A Quick look at the Evangelion Dub Compared to the Original

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A Quick look at the Evangelion Dub Compared to the Original

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Postby Limienerd » Fri Jun 03, 2016 1:34 pm

Part 1
https://youtu.be/afBf9n355BE

Part 2 - 14/06/2016
https://youtu.be/xwZFTZLOlHA

Part 3: 24/06/2016
https://youtu.be/lBwRMDjM4F0

This was orginally intedned to be rather different. This may be a series though if I do that I would like the video to be shorter and in a sightly different style.

I would appreciate feedback. I did struggle to get this on youtube and I hope it still gets the message across.
Last edited by Limienerd on Fri Jun 24, 2016 11:42 am, edited 2 times in total.

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Re: A Quick look at the Evangelion Dub Compared to the Original

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Postby pwhodges » Fri Jun 03, 2016 2:55 pm

It's well known that the first few episodes' dub is substandard (regardless of your view of the rest). This can reasonably be put down to the fact that the translation and dub was done with almost everyone having no knowledge of the series at all other than the two episodes on the videotapes as they were each sent.

I did feel, though, that your throwaway line near the end to the effect that almost no dub is any good did rather lessen the validity of your preceding criticism by showing you to be unsympathetic from the off. And I'm afraid your mispronunciation of Fuyutsuki grated (there's no "o" in there).

Wouldn't it be nice if there was a new dub for a BD version! I don't know what chance there is, but perhaps it's simply a matter of enough people asking! Note, for instance, that Funimation are redubbing EscaFlowne (which is required because the BD version has extended video) and are paying for it through a (well-overfunded) Kickstarter.
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Re: A Quick look at the Evangelion Dub Compared to the Original

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Postby Limienerd » Fri Jun 03, 2016 4:13 pm

I mentioned in the video that people had already seen the series when they started the dubbing unless they are misrembering when they retold there stories in 2005ish. I've also spot checked later episodes and they have the same problems as the first one, like when I showed a bit of EOE.

I remember adlibing that line and thinking to myself dub fans wouldn't like that but I kept it in because I would rather be blunt about it. Yeah you're right i mispronouced his name though i've learnt to care less and less about that through the years.

I'm rather uninterested in dubs for various reasons. I think what I'm more interested in is that a dub is faithful enough that if I'm talking to someone I feel like I'm talking about the same show. This dub is not the same tv show in dub formas the original. It would be nice for there to be a new dub but considering how expensive the evangelion tv series licence is, it seems doubtful.

View Original Postpwhodges wrote:It's well known that the first few episodes' dub is substandard (regardless of your view of the rest). This can reasonably be put down to the fact that the translation and dub was done with almost everyone having no knowledge of the series at all other than the two episodes on the videotapes as they were each sent.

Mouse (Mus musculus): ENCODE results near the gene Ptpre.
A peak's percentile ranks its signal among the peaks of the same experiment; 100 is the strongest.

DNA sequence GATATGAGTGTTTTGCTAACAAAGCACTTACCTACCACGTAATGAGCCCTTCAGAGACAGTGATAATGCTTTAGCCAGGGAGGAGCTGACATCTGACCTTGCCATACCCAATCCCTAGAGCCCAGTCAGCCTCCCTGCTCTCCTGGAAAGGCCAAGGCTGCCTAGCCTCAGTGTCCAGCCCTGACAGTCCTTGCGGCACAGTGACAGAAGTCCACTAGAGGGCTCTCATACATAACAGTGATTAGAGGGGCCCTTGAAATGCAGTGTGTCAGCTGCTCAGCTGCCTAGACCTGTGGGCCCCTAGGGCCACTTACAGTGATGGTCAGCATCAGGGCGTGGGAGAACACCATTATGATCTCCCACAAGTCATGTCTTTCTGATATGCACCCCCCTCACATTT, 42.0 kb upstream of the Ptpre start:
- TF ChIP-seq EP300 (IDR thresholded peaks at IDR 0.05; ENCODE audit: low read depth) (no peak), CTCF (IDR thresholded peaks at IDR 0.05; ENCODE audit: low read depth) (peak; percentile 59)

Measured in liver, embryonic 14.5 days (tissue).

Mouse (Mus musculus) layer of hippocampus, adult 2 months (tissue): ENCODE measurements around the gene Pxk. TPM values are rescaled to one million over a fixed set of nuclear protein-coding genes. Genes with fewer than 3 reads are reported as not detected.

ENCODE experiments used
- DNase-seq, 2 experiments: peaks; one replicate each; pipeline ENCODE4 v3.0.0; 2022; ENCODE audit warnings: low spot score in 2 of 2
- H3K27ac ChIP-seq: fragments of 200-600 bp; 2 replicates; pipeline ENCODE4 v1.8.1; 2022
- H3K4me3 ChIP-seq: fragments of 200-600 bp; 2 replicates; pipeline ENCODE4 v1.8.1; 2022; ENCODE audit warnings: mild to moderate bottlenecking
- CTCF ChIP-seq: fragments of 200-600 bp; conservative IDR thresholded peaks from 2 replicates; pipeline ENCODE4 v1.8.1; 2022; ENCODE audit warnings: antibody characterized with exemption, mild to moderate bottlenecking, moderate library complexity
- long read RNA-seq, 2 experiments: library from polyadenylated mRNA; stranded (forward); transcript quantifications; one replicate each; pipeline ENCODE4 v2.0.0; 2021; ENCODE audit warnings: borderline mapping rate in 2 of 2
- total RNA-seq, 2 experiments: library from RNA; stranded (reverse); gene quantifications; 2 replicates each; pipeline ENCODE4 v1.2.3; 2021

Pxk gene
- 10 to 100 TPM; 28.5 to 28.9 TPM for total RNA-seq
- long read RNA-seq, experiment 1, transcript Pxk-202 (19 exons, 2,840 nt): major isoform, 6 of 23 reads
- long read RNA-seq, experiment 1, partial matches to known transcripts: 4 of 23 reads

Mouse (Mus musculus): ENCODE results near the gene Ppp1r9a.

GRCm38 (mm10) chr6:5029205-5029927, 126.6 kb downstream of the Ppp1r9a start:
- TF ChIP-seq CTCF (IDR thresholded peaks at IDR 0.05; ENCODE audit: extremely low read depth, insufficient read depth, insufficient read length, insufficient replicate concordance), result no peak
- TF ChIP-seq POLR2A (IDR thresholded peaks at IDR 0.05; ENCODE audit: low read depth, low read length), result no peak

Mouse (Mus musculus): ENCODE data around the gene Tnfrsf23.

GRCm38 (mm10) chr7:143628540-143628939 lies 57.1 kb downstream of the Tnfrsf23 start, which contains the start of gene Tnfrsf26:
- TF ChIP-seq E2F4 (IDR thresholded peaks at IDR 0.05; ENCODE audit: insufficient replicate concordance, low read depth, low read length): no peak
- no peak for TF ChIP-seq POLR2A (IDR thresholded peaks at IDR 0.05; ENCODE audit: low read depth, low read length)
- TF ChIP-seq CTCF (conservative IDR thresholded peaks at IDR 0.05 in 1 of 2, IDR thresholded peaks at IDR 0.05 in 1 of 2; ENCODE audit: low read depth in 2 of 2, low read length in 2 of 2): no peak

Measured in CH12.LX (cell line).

I did feel, though, that your throwaway line near the end to the effect that almost no dub is any good did rather lessen the validity of your preceding criticism by showing you to be unsympathetic from the off. And I'm afraid your mispronunciation of Fuyutsuki grated (there's no "o" in there).

Wouldn't it be nice if there was a new dub for a BD version! I don't know what chance there is, but perhaps it's simply a matter of enough people asking! Note, for instance, that Funimation are redubbing EscaFlowne (which is required because the BD version has extended video) and are paying for it through a (well-overfunded) Kickstarter.

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Re: A Quick look at the Evangelion Dub Compared to the Original

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Postby pwhodges » Fri Jun 03, 2016 5:09 pm

View Original PostLimienerd wrote:I mentioned in the video that people had already seen the series when they started the dubbing unless they are misrembering when they retold there stories in 2005ish.

I noted that you said that, but I recall reading the exact opposite; I guess I need to look for a source before discussing that further.

View Original PostLimienerd wrote:i mispronouced his name though i've learnt to care less and less about that through the years.

Isn't that attitude rather at odds with claiming to care so much about the accuracy of the dub?
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Re: A Quick look at the Evangelion Dub Compared to the Original

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Postby Limienerd » Fri Jun 03, 2016 6:03 pm

View Original Postpwhodges wrote:I noted that you said that, but I recall reading the exact opposite; I guess I need to look for a source before discussing that further.